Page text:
What are the different types of whole life insurance commonly available?
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Asked April 22, 2014
Permanent Life insurance, sometimes called whole life, defines a particular type of life insurance policy which remains in effect as long as you live and keep the premiums current. Most whole life insurance policies have an accumulated cash value which can be useful while you are living. The three basic types of permanent life insurance are whole life, universal life, and variable life insurance, and each one has benefits which are unique to that type of policy.
The primary benefits of whole life insurance over term life coverage are that the policy does not expire and it carries a cash value separate from the face value. Cash value builds as you pay premiums, and the accumulated value earns interest. Cash values in whole life policies allow you borrow against the policy without collateral or a credit check.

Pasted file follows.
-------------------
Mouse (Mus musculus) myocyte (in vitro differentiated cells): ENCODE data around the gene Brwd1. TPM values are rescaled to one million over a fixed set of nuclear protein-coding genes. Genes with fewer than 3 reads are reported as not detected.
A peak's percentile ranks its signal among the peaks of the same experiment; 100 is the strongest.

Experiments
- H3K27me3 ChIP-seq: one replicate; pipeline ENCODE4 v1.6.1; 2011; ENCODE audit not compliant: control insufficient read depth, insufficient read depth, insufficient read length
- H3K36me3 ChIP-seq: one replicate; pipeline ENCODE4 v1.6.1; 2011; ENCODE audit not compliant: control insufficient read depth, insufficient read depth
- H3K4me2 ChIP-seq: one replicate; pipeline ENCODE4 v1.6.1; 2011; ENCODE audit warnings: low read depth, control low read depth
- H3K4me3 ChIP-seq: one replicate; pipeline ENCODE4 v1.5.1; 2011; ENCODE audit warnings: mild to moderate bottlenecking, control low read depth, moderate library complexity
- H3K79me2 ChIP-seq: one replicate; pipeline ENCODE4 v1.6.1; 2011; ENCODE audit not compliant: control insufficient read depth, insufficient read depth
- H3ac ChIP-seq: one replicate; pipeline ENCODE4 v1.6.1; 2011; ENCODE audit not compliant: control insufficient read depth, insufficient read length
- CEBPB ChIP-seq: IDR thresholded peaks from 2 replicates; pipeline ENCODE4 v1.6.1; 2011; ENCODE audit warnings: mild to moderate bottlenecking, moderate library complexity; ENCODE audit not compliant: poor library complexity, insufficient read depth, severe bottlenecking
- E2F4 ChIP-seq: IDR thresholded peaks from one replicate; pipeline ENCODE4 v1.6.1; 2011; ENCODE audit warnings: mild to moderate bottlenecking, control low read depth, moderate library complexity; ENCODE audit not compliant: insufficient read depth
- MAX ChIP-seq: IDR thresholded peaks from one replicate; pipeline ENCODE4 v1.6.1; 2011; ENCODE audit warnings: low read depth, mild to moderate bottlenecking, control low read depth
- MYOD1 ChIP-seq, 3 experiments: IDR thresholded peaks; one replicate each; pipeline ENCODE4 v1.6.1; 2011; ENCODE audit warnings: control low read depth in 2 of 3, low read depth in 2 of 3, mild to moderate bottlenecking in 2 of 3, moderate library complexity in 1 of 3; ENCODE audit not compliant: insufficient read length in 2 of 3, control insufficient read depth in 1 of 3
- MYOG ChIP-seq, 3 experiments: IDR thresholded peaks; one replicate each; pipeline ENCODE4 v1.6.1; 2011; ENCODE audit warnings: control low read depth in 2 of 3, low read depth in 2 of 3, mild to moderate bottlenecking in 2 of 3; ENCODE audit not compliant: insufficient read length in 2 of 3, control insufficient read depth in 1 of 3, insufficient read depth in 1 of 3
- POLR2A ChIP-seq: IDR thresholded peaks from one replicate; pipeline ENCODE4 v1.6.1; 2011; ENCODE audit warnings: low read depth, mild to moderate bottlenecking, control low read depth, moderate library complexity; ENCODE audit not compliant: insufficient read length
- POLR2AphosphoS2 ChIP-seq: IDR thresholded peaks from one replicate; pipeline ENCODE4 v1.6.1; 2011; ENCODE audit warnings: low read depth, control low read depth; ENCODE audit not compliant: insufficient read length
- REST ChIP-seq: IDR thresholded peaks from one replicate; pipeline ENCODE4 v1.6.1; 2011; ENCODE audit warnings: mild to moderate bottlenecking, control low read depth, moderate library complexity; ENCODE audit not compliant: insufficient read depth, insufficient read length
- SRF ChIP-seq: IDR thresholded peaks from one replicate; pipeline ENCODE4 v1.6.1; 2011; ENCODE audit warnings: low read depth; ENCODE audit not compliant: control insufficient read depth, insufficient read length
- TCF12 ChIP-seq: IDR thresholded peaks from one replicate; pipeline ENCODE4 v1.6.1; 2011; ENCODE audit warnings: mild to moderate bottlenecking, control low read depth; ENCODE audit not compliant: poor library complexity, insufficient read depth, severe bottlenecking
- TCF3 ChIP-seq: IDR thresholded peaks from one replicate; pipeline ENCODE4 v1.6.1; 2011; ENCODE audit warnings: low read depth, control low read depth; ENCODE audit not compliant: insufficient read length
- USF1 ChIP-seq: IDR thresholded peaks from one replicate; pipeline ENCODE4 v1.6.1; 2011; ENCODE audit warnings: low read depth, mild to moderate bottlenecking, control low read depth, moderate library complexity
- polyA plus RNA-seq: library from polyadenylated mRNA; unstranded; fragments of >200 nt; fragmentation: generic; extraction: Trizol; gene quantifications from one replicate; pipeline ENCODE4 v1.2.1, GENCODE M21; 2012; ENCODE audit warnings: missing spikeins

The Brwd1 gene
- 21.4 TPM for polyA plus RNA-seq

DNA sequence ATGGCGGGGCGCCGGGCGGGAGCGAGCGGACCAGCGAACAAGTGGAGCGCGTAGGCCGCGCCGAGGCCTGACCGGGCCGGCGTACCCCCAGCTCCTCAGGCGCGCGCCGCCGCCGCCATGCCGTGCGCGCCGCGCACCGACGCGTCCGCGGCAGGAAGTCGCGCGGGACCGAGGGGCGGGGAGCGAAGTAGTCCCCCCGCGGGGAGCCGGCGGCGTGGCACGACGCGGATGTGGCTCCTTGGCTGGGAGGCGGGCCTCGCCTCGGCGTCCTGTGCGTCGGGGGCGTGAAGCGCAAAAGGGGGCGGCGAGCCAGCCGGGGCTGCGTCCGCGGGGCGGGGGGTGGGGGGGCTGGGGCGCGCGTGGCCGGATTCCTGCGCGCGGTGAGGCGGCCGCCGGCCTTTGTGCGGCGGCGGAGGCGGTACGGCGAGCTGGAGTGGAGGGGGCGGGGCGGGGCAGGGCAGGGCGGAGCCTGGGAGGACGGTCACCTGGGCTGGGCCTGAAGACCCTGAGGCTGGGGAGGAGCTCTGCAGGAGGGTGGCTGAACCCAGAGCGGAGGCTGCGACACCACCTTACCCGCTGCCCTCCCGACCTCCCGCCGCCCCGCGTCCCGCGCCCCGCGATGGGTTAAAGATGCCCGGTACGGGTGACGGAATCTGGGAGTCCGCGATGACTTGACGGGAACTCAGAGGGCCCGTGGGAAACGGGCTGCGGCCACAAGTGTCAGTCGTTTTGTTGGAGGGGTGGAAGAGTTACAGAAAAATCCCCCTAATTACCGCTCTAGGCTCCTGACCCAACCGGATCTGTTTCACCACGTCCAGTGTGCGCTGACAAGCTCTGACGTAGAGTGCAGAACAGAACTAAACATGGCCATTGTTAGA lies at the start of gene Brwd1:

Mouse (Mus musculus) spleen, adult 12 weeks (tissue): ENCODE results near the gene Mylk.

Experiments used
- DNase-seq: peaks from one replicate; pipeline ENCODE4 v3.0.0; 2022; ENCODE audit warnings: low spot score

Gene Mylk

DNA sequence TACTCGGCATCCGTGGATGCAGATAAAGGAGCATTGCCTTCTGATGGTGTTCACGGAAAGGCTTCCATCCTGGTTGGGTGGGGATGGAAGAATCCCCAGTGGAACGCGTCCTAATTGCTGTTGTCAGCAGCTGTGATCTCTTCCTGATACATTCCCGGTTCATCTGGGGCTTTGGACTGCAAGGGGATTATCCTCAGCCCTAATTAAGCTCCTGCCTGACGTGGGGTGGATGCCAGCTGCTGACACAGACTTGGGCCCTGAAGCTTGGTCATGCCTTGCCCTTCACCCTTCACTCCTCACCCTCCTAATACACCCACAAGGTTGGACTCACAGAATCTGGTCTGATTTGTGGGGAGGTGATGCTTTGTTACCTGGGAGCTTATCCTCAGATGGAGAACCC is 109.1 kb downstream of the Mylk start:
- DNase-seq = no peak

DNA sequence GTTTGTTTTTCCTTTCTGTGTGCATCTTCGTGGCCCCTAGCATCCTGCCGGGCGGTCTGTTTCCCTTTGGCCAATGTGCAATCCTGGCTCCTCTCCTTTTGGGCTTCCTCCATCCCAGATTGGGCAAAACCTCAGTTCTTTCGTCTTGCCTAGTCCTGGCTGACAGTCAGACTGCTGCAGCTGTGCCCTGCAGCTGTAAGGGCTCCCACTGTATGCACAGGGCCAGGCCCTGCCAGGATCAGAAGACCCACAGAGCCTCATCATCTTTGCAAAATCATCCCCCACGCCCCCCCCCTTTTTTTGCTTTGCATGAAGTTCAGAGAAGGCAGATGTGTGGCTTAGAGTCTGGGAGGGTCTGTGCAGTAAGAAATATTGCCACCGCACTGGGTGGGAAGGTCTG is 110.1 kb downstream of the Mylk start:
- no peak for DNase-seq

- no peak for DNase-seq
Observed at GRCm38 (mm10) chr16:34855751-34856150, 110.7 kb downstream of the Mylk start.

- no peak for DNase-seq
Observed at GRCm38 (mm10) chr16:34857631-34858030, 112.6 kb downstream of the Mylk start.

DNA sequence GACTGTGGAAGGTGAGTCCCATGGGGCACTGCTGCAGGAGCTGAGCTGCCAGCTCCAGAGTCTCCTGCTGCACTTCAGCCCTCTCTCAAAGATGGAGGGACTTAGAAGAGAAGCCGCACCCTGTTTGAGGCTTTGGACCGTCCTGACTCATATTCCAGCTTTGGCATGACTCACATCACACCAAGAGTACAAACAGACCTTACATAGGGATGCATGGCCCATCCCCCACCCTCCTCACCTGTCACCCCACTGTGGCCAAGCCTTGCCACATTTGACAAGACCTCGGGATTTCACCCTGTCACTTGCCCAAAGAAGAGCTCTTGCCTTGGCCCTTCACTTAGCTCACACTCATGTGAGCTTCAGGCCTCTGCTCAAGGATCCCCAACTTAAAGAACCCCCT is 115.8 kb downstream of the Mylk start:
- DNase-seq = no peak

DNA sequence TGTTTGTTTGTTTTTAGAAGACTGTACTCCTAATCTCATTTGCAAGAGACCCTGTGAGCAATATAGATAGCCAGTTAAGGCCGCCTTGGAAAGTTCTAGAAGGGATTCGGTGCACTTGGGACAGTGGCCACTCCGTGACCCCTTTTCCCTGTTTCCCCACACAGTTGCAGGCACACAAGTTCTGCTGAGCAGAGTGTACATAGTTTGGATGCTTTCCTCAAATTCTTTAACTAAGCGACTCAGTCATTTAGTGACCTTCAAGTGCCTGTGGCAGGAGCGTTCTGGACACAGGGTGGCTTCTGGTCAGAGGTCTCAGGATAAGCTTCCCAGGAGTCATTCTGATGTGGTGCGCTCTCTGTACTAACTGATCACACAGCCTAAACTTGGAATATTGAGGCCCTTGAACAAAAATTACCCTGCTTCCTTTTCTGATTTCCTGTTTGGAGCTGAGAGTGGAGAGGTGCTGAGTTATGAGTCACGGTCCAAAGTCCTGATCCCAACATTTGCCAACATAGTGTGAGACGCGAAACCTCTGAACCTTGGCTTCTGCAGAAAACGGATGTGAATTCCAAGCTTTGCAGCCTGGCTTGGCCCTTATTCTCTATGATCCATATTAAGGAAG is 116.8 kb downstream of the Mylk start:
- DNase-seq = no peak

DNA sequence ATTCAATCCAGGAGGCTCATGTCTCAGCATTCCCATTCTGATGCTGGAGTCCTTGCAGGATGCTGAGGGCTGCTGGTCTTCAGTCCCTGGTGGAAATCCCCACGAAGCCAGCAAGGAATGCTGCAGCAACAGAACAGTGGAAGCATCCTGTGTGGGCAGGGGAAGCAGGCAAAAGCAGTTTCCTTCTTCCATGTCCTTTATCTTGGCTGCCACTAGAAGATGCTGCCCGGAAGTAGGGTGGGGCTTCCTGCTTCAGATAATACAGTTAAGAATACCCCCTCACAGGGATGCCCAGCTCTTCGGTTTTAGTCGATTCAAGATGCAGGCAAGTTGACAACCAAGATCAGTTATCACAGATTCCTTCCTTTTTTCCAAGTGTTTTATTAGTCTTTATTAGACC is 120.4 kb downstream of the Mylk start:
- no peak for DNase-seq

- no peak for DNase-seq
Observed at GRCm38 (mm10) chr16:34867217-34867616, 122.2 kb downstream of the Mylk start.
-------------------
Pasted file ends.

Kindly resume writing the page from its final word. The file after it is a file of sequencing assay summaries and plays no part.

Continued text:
A universal life policy is similar to a traditional whole policy, but it gives the policyholder more flexibility. Instead of having fixed premiums, you can choose to increase or decrease the amount of your premiums as long as a specific minimum premium payment gets made. Choosing to pay more than the required premium will help the accumulated cash portion grow faster, while paying less than the required amount will deduct the remainder of the requirement from your policy's cash value. Like whole life insurance, universal life does not allow the owner of the policy to participate in how the premiums are invested.
Variable life insurance comes in two types: Variable life and variable universal life. With traditional variable life insurance, the primary advantage of the policy is that you can choose how the premiums are invested by the insurance company. Variable universal life insurance works like a universal life policy, except that you control the investments. Keep in mind that choosing wisely can greatly increase the accumulated cash value, but poor choices can result in the cash value being wiped out. Your policy will never pay out for less than the face value of the policy, but the cash value, as the name implies, is a variable amount that depends on the performance of your investment options.
Answered April 22, 2014 by Anonymous